Canada's Burning

Canada’s Burning

Many Wildfires Remain Out of Control in the Great White North

SOUTH PLAINFIELD, NJ – While the last few months here in Northwestern Middlesex County, and the rest of the Garden State have been dry, conditions pale in comparison to those affecting our neighbors to the North.  Canada has experienced a brutal wildfire season.  Perhaps the worst on record.  Simply put Canada’s Burning.  A couple of years ago, the Northwestern provinces of Alberta and Saskatchewan were hit hard by heat and wildfires.  This year, nearly all of Canada is dealing with drought and unyielding brush blazes.

According to information provided in a webinar on Drought and Wildfires presented by AEM on Wednesday afternoon, there are 2,690 wildfires that are currently active in the Great White North.  The fires have consumed an area twice the size of the state of Massachusetts.  AEM’s Molly Robinson stated that approximately 5.8 million hectares or 14.3 million acres of land have been scorched.  In terms of square mileage, the land coverage is roughly 22,000 square miles.

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Burning Begins in Saskatchewan and Alberta

Canada’s Burning first began out west in Saskatchewan and Alberta.  According to Reuters, officials in the province of Alberta indicated that 23 of its 90 active wildfires at the time, were out of control as of May 19th.  The wildfire risk in Alberta forced the closing of parks.  Residents of Calgary were wearing facial masks while walking their dogs in a smoky haze.  Within the week, the wildfires moved east into the coastal provinces of Nova Scotia and New Brunswick.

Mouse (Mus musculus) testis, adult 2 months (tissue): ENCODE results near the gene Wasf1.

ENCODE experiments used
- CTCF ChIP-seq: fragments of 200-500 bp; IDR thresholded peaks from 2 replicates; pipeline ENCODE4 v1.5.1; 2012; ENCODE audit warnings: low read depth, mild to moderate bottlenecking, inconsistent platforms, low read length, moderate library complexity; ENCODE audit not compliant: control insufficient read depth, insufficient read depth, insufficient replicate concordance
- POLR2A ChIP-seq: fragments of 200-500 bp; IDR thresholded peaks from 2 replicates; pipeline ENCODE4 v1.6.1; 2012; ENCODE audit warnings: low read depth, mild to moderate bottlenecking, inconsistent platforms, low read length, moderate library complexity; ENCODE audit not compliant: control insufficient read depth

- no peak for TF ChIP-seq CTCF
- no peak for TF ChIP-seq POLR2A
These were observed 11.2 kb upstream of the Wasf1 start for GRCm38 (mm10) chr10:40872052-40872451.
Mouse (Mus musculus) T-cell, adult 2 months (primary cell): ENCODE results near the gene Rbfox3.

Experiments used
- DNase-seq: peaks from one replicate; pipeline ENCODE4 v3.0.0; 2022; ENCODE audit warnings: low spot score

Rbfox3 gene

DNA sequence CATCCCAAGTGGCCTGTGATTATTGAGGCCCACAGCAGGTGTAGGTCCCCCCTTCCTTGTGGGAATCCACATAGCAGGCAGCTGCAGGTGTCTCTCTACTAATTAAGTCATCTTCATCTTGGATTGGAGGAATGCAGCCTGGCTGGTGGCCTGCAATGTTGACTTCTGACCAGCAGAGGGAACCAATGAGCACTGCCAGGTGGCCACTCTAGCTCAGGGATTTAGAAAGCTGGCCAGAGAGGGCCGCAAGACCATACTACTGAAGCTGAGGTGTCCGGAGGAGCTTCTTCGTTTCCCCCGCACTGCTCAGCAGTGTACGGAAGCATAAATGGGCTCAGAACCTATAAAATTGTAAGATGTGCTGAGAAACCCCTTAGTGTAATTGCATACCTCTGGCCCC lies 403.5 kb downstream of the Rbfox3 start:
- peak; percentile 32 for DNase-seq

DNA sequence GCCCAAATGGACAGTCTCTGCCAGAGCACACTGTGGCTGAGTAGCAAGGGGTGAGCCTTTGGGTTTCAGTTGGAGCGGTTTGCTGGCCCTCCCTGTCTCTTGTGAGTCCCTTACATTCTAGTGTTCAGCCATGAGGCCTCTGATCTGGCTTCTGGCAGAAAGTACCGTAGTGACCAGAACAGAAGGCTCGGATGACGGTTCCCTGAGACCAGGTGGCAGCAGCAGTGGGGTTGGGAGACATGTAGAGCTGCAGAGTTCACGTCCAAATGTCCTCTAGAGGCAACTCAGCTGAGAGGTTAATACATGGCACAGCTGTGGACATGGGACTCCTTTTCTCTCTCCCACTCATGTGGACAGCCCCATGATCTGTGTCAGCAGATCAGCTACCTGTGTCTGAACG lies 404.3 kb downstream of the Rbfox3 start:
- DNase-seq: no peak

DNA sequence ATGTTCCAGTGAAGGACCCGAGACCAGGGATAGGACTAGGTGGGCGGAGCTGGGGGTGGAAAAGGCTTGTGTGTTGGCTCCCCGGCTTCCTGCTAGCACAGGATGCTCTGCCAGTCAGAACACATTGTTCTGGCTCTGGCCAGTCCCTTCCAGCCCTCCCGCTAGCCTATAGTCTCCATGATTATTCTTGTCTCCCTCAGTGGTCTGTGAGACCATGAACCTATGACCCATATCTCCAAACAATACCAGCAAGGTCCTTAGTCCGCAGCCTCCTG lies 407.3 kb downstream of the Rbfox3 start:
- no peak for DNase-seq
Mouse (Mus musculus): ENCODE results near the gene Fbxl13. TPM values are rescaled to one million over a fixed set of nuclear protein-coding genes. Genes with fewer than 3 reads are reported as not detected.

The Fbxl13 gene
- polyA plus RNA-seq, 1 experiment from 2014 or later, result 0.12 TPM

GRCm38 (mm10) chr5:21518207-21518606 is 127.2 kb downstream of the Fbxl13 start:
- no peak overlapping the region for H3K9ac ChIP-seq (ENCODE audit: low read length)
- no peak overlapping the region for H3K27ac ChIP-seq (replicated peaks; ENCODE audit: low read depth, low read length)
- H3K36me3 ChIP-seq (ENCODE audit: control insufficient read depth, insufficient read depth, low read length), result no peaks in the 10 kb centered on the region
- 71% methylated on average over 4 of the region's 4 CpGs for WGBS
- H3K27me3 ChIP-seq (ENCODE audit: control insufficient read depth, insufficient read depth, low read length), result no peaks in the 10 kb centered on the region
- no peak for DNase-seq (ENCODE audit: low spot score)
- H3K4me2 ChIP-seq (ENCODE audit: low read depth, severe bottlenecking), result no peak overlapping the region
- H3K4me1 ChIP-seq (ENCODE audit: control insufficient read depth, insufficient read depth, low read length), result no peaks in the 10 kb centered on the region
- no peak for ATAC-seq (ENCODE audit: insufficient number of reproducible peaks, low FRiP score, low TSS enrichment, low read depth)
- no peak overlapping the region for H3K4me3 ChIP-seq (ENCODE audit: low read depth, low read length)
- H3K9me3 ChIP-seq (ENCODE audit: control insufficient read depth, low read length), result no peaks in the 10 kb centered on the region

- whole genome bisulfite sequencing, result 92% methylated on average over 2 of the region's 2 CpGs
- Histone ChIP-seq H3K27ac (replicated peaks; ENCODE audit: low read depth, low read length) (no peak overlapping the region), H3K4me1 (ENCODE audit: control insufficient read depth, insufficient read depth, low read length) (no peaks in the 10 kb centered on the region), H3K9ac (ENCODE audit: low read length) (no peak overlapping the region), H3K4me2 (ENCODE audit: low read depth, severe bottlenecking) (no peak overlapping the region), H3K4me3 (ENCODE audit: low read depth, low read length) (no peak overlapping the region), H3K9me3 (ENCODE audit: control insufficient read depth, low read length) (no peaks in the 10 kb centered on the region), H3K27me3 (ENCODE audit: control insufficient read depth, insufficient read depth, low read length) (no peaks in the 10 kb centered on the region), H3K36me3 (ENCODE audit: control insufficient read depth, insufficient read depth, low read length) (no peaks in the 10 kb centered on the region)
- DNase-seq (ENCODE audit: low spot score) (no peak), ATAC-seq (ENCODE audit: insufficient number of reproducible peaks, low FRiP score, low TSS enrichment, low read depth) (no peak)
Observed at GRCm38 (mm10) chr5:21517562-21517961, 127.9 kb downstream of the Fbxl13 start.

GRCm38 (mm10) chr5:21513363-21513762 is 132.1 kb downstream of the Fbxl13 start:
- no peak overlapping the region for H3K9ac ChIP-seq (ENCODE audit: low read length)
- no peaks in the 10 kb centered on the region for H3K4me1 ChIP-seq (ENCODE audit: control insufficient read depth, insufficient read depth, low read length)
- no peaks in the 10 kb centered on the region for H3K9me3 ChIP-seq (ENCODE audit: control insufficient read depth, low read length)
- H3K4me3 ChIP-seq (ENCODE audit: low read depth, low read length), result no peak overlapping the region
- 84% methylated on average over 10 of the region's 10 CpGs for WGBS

The Tantallon wildfire near the city of Halifax in Nova Scotia resulted in mandatory evacuation orders for 18,000 residents according to Reuters.  The suburban communities of Hammonds Plains, Upper Tantallon, and Pockwock where many of Halifax’s workers reside were in the evacuation zone.  Another 400 homes in the adjacent province of New Brunswick were evacuated as well.  The smoke from these fires began to affect the Garden State and Mid-Atlantic on the first day of June

Wildfires Break Out in Ontario and Quebec